The National Agency for Food and Drugs Administration and Control, NAFDAC has stated that it is seeking to reduce drug importation from 70% to 30% by 2025.
Prof. Mojisola Adeyeye, Director-General of NAFDAC, told the News Agency of Nigeria on Wednesday in Lagos that this might be accomplished through expanded local medicine manufacture.
According to Adeyeye, growing local medicine manufacture would assist to reduce the prevalence of substandard drugs and ensure drug security in the country.
She stated, We are using a broad strategy to combating substandard and fraudulent medicine in the country.
If a country is overly reliant on medical imports, that country will receive poor drugs, and if it hadn’t been for COVID-19, we would not have awoken from our slumber as a country.
When I began my tenure, local production of medication became my goal since growing local manufacturing does more than only create jobs or raise GDP.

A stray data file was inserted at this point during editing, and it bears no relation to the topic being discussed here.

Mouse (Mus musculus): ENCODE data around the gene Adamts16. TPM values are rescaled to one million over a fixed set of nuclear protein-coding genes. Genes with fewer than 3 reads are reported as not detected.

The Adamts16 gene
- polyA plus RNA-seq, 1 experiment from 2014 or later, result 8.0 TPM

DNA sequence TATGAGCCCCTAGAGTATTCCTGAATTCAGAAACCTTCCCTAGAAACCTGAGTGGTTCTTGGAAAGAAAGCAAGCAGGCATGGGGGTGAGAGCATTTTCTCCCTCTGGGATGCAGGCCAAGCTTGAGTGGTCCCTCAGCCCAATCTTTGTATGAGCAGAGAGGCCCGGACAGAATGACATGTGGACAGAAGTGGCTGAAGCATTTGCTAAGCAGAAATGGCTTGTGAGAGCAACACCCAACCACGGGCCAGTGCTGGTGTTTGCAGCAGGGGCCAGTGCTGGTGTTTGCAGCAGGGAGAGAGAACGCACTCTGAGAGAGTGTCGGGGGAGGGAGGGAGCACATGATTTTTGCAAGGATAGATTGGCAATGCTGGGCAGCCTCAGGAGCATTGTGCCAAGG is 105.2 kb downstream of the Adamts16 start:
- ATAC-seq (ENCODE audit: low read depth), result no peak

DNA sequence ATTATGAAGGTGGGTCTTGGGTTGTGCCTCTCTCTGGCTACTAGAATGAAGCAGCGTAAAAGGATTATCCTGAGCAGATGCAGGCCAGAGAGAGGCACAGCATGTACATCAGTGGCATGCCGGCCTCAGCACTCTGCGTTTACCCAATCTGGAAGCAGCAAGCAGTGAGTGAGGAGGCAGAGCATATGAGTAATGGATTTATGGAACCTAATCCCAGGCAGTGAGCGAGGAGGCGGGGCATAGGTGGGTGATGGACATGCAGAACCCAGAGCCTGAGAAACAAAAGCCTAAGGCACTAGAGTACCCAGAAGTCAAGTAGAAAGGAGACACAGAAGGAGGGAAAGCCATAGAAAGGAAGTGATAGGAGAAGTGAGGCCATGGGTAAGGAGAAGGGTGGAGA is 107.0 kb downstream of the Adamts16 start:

Most importantly, you are protecting the nation’s health because if someone is misrepresenting something on Ota, for example, we can come there in an hour and something similar has happened previously.
So, by 2025, we want to reduce the country’s drug importation from 70% to 30%, so that as a nation, we can say we have drug security, which we don’t have presently.
A country that is not drug-free is not secure in any other way.
The DG also stated that the agency had increased its grip on drug imports into the country.
We have read the riot book to drug makers that bring their products into the country if they wish to trade with Nigeria.
If they want to be our friends, they should do what we want and not bring what will kill our people, which is why we have tightened drug shipment into the country.
We’ve travelled to China and India, and now we deal directly with the lab rather than the agents as we used to, Adeyeye explained.